Ma was elated as he looked at the temple from a distance.
As he came close, the edges of the stone stairs welcomed him back into his familiar world.
“These stones are surprisingly uniform”, thought Ma as he took the steps back into the temple.
“Am I learning anything in these journeys?”
Ah! Here is the world I learn a lot from! thought Ma
“What did you learn in this trip?” asked the Zen Master.
Ma looked puzzled and couldn’t hide his frustrations.
“Why do I have to do this?”
“Why do you make me do it every year?”
“You make me travel to my village. I walk the same road, cross the same fields and valleys. I travel the same bridges every year. I anticipate change and gape at even the subtle ones. Without a thought I wave at the children who happily cross by.
Familiarity is breeding boredom, so I am lost in my thoughts! I start to think what would have changed in my village, who would have ceased to dream or even worst whom I know would have ceased to breathe. This is a journey I forebode every year and return back thinking about all this in reverse all over again.”
“What do you expect me to learn? Don’t I learn what I should here in this sacred temple?” blurted out Ma
The journey to Qualify
Do we not learn what we should by doing research? Don’t we all learn in the space between lab and desk? Why should we have to go through this so called “Qualification or reclassification” in order to get a PhD? Didn’t we get admission through selection? Why is that not enough to qualify?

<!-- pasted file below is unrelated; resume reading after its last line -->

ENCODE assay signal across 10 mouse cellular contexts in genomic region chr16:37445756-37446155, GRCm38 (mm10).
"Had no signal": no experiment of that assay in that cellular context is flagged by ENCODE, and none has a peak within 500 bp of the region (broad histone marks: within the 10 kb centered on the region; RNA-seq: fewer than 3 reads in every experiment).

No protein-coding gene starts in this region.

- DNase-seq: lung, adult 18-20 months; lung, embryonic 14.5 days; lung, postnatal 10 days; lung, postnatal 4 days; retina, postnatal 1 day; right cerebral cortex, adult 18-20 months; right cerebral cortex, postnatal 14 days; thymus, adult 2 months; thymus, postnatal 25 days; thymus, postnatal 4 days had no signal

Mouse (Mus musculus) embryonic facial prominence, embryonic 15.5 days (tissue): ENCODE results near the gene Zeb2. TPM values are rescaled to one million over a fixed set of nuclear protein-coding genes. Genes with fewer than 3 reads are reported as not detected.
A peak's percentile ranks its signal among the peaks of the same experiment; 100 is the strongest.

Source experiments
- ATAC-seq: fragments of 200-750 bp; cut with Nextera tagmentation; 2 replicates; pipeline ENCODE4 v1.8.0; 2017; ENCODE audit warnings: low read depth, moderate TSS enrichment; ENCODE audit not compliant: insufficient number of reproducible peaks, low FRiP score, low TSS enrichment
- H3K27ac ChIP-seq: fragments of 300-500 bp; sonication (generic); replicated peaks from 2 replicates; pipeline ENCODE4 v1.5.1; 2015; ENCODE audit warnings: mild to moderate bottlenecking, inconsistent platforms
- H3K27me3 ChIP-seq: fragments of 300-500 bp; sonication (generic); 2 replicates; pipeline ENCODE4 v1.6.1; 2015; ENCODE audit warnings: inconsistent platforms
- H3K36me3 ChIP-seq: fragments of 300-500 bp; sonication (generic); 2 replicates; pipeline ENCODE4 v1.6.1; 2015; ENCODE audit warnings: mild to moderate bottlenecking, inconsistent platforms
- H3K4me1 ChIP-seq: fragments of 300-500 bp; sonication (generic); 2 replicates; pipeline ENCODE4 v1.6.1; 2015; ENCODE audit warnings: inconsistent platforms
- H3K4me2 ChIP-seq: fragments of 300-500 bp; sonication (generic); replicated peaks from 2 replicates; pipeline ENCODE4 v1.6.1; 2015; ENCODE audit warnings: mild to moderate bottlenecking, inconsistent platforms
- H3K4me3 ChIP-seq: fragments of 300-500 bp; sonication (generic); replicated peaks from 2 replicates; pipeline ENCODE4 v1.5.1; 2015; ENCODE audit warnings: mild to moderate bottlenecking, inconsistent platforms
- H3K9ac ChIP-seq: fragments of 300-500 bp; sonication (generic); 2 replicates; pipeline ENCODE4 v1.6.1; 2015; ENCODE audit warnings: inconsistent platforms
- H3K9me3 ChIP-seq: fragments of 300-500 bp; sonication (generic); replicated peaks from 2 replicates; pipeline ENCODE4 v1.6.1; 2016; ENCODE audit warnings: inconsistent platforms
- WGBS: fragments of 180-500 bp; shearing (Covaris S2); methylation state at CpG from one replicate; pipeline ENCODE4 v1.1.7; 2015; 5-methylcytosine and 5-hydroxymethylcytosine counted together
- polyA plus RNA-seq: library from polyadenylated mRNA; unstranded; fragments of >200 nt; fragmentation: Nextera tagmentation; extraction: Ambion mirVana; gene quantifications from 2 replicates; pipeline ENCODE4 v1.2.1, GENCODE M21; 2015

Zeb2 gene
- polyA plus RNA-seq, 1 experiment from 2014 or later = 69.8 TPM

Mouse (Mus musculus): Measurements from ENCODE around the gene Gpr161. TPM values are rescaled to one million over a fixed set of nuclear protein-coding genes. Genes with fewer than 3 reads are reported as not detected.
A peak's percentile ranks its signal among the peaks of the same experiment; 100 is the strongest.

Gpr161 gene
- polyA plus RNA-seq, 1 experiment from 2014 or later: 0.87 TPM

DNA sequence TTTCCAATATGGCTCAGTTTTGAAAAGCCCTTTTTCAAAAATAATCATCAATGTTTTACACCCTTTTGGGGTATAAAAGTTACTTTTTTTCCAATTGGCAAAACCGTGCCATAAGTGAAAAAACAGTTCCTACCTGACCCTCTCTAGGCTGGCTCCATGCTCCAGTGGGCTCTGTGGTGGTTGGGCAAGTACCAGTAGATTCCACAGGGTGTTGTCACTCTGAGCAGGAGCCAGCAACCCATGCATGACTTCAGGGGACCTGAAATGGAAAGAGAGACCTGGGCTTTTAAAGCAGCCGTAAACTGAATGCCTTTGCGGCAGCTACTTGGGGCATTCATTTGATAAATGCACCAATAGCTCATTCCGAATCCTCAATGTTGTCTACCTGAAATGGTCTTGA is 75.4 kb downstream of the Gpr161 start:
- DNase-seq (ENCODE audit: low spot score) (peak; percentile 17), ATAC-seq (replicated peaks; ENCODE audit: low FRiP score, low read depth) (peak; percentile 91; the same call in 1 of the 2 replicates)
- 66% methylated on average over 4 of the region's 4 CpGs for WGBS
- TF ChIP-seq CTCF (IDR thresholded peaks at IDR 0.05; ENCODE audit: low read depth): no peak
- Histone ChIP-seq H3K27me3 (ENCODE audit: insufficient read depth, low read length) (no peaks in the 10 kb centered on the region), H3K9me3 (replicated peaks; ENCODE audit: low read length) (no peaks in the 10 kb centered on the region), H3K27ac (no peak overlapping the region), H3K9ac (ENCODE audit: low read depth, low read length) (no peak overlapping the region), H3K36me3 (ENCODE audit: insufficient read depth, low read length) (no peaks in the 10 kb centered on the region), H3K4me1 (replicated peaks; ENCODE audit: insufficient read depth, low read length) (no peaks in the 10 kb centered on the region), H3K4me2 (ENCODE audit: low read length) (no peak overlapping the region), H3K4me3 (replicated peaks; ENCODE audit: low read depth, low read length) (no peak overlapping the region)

As we prepare for our qualification exam, probably these are some of the question that go through (most of) our minds.
Well, everyone of us know the answer to these questions if we give into the process. I guess, it is within each individual to perceive the potential as we see fit!
Qualification exam is a journey, a passage that we take in the process of getting a PhD. As we prepare to take this exam, the preparation itself becomes a journey and the exam is an experience that aims to mold us as “independent researchers”. “The more we are prepared for this journey the better and richer our experience”.
This article aims to be an aid/tool in this preparation process. It is more general and comes out of my experience. I would urge you to go through this tool and take away things that may resonate with you. Take things that you think may help you. Leave the others. Your journey is unique and if this blog helps, it has met its purpose.
I would like to encompass the complete preparation as
“PREP TO Qualify”
P-R-E-P (Proposal, Review, Examiners, Practice)
Proposal is an important document (to describe the project) to the examiners and a lot will depend on its preparation. Nothing new, I know! but it is important to keep in mind as we prepare the document, that this document will give away the plan for the next couple of years and how well you are prepared for the journey.
It is no secret, but a gentle reminder that, “a well defined project will define your qualifying exam”.
- Follow instructions:
Stick to rules, prepare as per required format, do not go overboard.